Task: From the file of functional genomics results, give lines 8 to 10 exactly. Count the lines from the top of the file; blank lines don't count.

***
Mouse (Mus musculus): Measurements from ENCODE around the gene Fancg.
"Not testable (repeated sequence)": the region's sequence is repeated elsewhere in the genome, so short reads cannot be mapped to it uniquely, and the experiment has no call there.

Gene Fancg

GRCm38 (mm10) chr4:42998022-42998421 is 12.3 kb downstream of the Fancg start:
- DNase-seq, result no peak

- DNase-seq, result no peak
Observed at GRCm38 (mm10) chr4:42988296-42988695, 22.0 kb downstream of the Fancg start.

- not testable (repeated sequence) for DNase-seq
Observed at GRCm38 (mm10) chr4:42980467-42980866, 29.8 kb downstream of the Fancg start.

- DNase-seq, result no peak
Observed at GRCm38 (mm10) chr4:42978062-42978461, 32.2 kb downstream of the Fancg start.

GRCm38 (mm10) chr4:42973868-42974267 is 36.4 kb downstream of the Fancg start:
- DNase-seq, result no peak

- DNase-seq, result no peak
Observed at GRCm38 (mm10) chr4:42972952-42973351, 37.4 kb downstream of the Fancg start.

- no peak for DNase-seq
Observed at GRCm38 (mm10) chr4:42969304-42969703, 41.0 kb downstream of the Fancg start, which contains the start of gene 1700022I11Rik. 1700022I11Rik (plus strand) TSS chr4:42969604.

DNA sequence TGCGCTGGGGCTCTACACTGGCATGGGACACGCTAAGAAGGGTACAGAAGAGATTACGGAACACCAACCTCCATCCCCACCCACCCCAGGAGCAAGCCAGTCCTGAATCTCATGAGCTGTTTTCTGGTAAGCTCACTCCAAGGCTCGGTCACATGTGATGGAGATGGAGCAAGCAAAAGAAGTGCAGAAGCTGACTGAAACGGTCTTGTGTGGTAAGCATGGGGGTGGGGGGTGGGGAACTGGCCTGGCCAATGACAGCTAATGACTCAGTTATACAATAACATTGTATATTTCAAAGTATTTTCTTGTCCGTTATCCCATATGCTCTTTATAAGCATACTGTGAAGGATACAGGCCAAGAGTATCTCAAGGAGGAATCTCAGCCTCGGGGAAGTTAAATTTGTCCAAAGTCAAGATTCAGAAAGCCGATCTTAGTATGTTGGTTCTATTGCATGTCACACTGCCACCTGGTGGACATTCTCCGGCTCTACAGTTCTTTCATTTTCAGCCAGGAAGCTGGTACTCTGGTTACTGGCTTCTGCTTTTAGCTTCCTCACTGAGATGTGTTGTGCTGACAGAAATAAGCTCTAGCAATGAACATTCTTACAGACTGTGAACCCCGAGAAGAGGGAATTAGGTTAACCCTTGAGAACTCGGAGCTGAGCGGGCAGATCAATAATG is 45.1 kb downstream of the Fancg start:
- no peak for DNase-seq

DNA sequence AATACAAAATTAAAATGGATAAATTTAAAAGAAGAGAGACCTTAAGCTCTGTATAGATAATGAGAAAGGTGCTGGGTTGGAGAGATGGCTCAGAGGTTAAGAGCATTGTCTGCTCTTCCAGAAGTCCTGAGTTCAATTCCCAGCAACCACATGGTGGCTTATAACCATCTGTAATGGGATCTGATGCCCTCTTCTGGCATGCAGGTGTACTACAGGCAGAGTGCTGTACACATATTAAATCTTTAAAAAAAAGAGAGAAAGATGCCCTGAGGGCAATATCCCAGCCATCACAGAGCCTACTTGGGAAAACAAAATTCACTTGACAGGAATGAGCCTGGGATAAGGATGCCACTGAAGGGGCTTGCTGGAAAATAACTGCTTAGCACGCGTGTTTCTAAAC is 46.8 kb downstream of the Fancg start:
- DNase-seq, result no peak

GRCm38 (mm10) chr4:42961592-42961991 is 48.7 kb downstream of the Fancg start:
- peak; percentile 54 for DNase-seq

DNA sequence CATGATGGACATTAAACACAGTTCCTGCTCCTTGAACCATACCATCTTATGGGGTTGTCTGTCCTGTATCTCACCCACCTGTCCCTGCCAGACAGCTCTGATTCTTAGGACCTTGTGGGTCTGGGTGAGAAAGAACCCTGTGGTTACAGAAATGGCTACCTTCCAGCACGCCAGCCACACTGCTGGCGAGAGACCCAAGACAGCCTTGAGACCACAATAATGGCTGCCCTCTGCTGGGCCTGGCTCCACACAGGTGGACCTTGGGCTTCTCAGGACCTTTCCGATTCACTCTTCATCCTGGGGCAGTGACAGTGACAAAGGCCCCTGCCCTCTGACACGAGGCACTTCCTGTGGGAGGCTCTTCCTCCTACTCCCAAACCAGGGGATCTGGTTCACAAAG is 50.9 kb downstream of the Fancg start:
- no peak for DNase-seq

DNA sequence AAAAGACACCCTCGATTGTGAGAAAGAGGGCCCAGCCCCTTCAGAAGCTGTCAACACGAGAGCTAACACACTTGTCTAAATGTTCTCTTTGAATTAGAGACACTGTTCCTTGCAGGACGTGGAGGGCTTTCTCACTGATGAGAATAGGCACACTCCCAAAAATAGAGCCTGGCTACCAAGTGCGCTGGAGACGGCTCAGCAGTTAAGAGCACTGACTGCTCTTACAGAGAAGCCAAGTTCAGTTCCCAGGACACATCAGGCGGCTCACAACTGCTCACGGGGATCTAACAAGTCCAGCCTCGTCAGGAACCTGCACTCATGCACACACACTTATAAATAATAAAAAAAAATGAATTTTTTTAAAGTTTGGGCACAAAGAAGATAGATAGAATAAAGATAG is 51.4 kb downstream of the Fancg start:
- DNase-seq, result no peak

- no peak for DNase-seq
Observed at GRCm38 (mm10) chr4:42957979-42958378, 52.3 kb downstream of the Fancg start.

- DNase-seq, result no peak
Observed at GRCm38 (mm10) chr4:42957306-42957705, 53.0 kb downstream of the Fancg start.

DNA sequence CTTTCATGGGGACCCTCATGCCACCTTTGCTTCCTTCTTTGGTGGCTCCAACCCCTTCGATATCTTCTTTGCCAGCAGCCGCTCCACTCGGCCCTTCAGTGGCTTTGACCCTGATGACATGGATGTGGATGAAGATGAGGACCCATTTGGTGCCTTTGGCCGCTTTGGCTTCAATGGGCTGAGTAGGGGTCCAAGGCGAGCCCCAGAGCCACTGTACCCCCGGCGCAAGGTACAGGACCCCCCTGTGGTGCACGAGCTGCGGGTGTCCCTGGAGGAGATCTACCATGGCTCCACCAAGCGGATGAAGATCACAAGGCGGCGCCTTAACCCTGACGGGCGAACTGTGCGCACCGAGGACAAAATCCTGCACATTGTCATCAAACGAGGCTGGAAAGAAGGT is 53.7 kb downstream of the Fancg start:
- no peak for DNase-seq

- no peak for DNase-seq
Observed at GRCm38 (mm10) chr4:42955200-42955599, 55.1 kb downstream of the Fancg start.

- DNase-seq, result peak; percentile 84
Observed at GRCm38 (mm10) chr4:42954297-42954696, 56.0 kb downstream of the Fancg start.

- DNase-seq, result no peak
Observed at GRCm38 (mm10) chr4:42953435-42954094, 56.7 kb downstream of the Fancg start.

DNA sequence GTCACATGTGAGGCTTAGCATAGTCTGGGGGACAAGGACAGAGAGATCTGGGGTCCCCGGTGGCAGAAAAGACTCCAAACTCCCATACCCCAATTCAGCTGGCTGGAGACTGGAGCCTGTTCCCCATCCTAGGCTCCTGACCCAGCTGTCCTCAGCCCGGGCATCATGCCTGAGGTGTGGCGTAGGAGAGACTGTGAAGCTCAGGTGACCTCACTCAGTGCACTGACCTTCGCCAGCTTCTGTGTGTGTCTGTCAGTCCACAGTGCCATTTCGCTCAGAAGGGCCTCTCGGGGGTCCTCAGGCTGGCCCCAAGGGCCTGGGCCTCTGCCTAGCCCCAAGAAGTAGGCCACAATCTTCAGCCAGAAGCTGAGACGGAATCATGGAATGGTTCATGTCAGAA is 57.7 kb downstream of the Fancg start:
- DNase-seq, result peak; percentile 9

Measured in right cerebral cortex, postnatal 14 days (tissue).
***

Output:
- not testable (repeated sequence) for DNase-seq
Observed at GRCm38 (mm10) chr4:42980467-42980866, 29.8 kb downstream of the Fancg start.

- DNase-seq, result no peak